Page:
Instructor: Paul Nadasdy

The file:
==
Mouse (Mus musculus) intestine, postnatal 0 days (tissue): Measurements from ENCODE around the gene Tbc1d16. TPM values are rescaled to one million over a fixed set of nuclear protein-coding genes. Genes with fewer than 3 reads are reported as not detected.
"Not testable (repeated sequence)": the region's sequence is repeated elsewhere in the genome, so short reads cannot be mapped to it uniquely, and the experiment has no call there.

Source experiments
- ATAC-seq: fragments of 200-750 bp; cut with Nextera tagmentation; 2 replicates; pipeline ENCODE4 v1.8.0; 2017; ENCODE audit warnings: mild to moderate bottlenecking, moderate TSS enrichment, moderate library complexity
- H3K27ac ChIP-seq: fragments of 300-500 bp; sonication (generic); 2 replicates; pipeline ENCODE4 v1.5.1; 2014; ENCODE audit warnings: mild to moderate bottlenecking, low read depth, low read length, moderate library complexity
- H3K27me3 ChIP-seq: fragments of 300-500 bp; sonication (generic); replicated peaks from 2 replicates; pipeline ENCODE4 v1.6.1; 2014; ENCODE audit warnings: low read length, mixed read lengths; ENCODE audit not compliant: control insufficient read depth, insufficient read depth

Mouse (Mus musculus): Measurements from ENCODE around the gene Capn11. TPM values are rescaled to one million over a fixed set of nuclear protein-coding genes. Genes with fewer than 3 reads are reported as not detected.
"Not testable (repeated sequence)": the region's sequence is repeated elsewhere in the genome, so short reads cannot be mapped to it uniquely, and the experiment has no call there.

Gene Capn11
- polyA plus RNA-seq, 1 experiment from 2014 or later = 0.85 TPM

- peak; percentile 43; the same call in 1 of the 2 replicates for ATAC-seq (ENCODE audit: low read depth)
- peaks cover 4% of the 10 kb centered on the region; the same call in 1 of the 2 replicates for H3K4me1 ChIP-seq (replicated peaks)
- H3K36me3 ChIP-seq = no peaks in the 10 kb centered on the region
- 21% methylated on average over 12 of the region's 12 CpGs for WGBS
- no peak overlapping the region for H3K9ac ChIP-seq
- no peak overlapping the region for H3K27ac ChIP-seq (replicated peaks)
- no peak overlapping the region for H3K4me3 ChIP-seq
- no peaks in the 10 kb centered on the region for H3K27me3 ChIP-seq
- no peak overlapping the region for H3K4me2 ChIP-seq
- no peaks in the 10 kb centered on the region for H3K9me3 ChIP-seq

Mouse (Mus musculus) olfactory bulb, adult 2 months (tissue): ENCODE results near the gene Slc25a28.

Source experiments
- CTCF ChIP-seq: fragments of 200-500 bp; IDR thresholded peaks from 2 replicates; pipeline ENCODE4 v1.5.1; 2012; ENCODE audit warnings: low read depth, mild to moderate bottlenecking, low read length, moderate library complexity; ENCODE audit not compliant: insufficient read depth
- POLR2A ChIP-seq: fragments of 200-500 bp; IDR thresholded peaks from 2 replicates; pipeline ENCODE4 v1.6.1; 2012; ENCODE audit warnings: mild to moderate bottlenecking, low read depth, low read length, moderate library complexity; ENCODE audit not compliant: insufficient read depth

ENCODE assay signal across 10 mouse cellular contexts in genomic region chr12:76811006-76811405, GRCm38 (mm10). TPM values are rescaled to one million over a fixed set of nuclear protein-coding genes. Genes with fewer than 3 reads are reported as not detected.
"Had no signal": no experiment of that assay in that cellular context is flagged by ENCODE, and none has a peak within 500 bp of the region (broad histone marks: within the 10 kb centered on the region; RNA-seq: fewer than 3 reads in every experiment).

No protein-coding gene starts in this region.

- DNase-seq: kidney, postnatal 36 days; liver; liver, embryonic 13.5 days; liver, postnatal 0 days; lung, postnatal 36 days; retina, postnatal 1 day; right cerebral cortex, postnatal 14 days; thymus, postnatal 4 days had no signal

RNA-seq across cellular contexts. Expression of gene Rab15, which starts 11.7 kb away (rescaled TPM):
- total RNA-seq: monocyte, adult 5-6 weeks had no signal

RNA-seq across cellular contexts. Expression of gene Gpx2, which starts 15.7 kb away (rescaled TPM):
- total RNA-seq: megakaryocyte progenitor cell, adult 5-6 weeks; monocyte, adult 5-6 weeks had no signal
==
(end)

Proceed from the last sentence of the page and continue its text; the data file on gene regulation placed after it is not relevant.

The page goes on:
The relationship between North American Indian peoples and the states of Canada and the US is in many ways unique, a product of centuries of trade compacts, treaties, legislation, warfare, land claim negotiations, and Supreme Court decisions. Apparently straightforward concepts such as “land,” “property,” and “sovereignty,” based as they are on European cultural assumptions, often seem inadequate for making sense of the cross-cultural terrain of Indian-State relations, where they tend to take on new – and often ambiguous – meanings. In this course we will explore some of these ambiguous meanings, attending to the cultural realities they reflect and the social relationships they shape. Then we will examine the complex interplay of legal, political, and cultural forces by taking an in-depth look at several selected case studies.